Quantum Information Theory and Experiment to meet an collaborate.
    Students of computer science, mathematics, philosophy, and physics from
    across Canada and around the world are invited to attend.

    All
    delegates are encouraged to present a 30 minute talk on their area of
    research. Previous topics have included topological quantum computing,
    pseudo-telepathy & quantum game theory, measurement based quantum
    computing, quantum chaos, optical lattices, nuclear magnetic resonance,
    quantum authentication & cryptography, quantum error correction,
    and much much more!

  • The conference will explore new research directions within the fields of
    sequence design and algebraic error-correcting codes, including radar
    applications of sequence design, algebraic constructions of space-time
    codes, and pseudocodewords. We aim to bring together mathematicians and
    engineers, and to increase the pool of early career researchers who
    appreciate the power of discrete mathematics and the important role that it
    plays in emerging engineering disciplines. We will also host a broad
    forward-looking discussion that will address identification of outstanding
    problems, the different forms of publication in constructive combinatorics,
    and reward systems across industry and academia.

    In parallel with the conference, Robert Calderbank (Princeton University)and Ingrid Daubechies (Princeton University) will each deliver a PIMS Distinguished Lecture.

    Limited support is available, especially for students, postdoctoral fellows,
    and other early career researchers.

    The conference will take place the week after the
    2006 IEEE International Symposium on Information Theory in Seattle and the
    9th meeting of the Canadian Number Theory Association in Vancouver.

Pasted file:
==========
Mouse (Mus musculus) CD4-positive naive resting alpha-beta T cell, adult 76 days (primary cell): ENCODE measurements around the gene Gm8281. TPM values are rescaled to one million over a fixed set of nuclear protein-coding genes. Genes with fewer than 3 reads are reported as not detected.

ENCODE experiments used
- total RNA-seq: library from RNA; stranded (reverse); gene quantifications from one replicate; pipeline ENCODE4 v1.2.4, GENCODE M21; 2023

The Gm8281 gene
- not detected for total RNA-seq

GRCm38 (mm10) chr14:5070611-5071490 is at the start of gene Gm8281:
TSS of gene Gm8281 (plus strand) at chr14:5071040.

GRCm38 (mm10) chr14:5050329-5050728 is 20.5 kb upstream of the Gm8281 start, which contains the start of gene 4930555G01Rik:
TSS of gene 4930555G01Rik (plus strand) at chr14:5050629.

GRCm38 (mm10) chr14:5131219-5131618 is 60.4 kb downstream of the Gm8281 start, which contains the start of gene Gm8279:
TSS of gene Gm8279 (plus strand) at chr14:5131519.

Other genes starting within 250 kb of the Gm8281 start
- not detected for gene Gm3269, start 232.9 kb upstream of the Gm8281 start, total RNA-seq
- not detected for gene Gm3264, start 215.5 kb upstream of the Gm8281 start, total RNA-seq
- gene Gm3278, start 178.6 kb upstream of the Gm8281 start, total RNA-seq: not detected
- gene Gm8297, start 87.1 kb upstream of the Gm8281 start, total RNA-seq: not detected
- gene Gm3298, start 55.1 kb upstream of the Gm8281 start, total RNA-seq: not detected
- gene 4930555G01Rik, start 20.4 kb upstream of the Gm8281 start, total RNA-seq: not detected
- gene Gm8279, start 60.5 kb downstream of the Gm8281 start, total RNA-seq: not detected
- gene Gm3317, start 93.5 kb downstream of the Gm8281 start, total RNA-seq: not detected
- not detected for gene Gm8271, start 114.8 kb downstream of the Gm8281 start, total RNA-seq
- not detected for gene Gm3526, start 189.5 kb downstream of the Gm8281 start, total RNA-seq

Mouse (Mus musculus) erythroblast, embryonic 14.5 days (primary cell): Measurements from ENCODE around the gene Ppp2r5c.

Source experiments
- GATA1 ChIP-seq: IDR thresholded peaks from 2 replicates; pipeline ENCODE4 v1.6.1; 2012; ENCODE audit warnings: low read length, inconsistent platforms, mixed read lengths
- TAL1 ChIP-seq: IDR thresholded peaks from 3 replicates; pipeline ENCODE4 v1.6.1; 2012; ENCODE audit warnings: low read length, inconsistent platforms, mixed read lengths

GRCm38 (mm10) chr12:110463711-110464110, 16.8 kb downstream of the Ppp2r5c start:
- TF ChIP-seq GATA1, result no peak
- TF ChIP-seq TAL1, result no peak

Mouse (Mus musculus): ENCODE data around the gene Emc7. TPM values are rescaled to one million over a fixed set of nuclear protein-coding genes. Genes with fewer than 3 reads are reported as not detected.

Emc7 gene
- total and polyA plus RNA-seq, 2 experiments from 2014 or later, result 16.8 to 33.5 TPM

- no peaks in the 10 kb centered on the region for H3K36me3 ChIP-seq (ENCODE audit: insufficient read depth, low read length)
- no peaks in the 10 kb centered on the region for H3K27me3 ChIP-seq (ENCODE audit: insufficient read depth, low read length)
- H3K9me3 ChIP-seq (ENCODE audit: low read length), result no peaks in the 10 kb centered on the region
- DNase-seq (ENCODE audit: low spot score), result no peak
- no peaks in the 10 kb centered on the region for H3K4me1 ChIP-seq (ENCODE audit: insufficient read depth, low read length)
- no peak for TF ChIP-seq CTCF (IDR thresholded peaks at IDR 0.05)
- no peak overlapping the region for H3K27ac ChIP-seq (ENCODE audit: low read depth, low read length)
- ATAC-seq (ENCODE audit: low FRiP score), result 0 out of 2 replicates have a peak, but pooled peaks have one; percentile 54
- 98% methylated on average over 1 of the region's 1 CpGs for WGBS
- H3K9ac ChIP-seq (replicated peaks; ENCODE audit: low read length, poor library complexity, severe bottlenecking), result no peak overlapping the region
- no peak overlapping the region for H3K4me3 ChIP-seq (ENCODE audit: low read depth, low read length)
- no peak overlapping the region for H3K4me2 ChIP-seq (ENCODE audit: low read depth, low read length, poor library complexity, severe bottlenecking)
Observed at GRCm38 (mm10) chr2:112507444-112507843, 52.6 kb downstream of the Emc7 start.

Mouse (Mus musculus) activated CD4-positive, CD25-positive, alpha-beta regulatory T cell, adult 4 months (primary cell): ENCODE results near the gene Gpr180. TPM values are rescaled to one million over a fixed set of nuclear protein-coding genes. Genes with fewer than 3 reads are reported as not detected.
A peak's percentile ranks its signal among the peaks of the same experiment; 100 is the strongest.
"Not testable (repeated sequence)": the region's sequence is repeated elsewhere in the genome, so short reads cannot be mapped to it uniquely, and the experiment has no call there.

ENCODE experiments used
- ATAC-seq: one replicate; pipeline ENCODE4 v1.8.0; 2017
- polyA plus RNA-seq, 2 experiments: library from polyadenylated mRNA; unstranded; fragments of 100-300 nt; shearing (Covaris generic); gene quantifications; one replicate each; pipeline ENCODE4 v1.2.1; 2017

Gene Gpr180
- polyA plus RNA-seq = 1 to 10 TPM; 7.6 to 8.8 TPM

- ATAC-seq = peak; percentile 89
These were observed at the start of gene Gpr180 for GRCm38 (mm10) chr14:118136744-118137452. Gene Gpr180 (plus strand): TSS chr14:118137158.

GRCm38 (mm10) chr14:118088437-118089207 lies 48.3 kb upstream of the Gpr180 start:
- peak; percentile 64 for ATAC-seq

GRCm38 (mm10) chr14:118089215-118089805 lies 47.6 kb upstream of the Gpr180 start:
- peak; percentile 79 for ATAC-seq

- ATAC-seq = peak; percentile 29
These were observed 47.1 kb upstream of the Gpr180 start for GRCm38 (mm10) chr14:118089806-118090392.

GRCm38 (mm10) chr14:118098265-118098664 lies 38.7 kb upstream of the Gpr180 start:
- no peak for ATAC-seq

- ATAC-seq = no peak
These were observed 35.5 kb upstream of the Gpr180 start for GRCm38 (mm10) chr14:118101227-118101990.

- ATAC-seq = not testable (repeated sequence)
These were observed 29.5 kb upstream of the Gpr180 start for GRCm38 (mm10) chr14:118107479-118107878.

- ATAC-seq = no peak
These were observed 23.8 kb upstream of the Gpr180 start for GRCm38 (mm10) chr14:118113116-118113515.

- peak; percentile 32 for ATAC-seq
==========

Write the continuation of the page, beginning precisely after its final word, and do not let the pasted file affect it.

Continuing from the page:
• The 2006 Western Canada Linear Algebra Meeting (WCLAM) will be held at the University of Victoria in room C112 of the David Strong Building on June 23-24, 2006. This is the seventh in a series of meetings that have been held since 1993; the previous meetings were held in Regina, Lethbridge, Kananaskis, Victoria, Winnipeg and Regina. WCLAM primarily provides an opportunity for mathematicians and other researchers in western Canada working in linear algebra and related fields to meet, present accounts of their research, and to have informal discussions. While the meeting has a regional base, it also attracts researchers from outside the geographical area, and everyone is welcome to attend and to give presentations.

    This meeting will honour Pauline van den Driessche on the occasion of her sixty fifth birthday.

  • The conference is intended to cover recent
    developments in the study of motives and
    periods with an emphasis to the connections to
    physics, arithmetic and algebraic cycles.
    The conference has an instructional component
    which consists of a series of survey
    talks. The conference will provide an opportunity for
    young speakers to present their results.
    The organizers intend to pay special attention to the
    support of women for this conference, at the senior level
    as well as at the level of postdocs and graduate students.

  • The 34-th Annual Canadian Operator Symposium (COSy) will take place
    at the University of Calgary campus from May 29th to June 2, 2006.

    The meeting will be an occasion to celebrate the 65-th birthday of
    Peter
    Rosenthal
    , University of Toronto.

  • This will be the fifth of a sequence of conferences on Scientific Computing and
    Applications held in the Pacific Rim region. All of them have the goal of bringing
    together mathematicians, scientists and engineers working in the field
    of scientific computing and its applications to solve scientific and industrially
    oriented problems and to provide a forum for the participants to meet and
    exchange ideas of common interest in an informal atmosphere.

    The focus of this particular conference will be on the problems and methods
    related to image processing, financial applications and modelling of
    multiphase flows.
    The goal of the conference is twofold.
    The theoretical areas of interest include
    fundamental methods and algorithms for solving PDE's and linear systems
    of equations. On the other hand, it will try to attract the attention of
    the applied community, in particular the oil sands industry, banking